Shipyard workers between WWII and the Korean war were probably exposed to asbestos routinely. Ideal as insulation, asbestos was used for boilers, ship walls incinerators, water pipes and steam pipes. Asbestos fibers built up around these areas exposing many people to contamination. Exposure to asbestos affected shipbuilders, sailors and longshoremen, primarily.
Baltimore Marine Industries began dismantling old ships in 1997 at the Bethlehem Sparrows Point Shipyard. Prior to 1997 the shipyard was used for building and repairing ships since 1916, work that involved the extensive use of asbestos. Baltimore Marine also repaired ships and built several more while dismantling the older ones.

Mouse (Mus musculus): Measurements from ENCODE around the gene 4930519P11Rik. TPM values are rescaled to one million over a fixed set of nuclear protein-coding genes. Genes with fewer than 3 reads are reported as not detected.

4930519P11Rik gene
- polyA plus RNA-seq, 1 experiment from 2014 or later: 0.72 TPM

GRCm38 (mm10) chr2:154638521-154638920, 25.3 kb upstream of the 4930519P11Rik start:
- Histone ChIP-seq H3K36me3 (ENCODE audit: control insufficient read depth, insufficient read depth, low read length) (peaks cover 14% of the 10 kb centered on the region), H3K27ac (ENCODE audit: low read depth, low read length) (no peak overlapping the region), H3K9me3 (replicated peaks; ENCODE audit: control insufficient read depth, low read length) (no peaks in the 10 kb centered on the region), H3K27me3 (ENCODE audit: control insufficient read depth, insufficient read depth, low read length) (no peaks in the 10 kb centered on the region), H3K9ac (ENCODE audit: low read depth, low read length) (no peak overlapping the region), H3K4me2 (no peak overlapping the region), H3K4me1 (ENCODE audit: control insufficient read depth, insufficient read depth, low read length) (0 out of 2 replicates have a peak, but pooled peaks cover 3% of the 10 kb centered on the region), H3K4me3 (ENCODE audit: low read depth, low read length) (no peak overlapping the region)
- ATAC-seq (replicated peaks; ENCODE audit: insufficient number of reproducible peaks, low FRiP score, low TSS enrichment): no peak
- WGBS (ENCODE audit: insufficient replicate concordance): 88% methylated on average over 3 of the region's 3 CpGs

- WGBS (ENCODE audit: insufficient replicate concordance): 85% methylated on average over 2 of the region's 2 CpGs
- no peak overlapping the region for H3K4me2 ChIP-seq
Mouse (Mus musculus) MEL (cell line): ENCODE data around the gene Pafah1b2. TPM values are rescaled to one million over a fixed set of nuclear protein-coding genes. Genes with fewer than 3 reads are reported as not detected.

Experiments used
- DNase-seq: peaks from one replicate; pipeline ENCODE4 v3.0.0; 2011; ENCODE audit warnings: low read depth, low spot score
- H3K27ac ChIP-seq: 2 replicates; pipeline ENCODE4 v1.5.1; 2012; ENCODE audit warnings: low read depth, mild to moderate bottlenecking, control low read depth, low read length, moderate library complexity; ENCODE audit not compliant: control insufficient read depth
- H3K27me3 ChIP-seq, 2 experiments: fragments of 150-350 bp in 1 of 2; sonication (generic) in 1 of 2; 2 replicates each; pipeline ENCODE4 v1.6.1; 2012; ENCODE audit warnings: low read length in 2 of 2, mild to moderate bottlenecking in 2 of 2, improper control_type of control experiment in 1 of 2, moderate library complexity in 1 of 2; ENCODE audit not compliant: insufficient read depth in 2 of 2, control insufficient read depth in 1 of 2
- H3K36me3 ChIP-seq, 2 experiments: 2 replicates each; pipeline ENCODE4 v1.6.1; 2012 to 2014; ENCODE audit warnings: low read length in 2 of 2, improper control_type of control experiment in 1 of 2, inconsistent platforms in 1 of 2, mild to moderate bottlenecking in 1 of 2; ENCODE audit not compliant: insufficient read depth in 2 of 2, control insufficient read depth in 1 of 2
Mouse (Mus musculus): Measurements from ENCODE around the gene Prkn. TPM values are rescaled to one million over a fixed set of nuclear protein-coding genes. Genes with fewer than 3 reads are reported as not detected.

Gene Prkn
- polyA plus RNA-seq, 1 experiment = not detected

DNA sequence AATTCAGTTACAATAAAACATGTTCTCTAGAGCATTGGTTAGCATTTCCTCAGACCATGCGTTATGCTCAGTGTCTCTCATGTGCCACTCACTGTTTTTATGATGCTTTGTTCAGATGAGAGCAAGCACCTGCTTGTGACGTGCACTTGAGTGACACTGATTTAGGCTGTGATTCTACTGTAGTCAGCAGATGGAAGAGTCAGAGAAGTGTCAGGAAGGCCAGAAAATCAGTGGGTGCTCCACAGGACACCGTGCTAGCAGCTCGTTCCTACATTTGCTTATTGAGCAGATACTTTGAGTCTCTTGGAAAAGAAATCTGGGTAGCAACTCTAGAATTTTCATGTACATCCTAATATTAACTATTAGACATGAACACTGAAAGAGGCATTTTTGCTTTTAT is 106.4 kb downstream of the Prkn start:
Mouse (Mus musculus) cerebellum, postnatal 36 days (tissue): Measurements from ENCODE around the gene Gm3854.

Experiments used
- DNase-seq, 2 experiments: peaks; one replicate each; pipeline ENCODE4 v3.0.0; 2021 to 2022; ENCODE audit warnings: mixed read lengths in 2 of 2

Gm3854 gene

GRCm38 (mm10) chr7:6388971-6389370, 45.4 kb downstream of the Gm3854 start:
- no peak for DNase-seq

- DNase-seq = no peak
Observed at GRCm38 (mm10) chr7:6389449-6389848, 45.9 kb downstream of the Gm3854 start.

Although one of the goals of the Baltimore Marine Industries contract was to develop safer ways to dismantle ships and dispose of hazardous wastes, over 700 employees were exposed to asbestos from 1996 to 2003 in addition to those who worked for the previous owner, Bethlehem Steel.
Former workers report that asbestos safety requirements were often overlooked as employees were urged to work fast to salvage all usable metal. Not only were the ships contaminated with asbestos, oil and other hazardous waste, but evidence of land and water contamination in the surrounding areas exists, as well.
These recent exposures may, one day, result in cases of asbestos-caused diseases. Since mesothelioma and other diseases can take up to fifty years before being diagnosed, be aware of any symptoms of lung, heart or abdominal disease and let your doctor know of your asbestos exposure.
If you would like more information about asbestos diseases please contact Brown | Kiely, LLP, the experienced asbestos lawyers serving Baltimore, Maryland and Washington, D.C.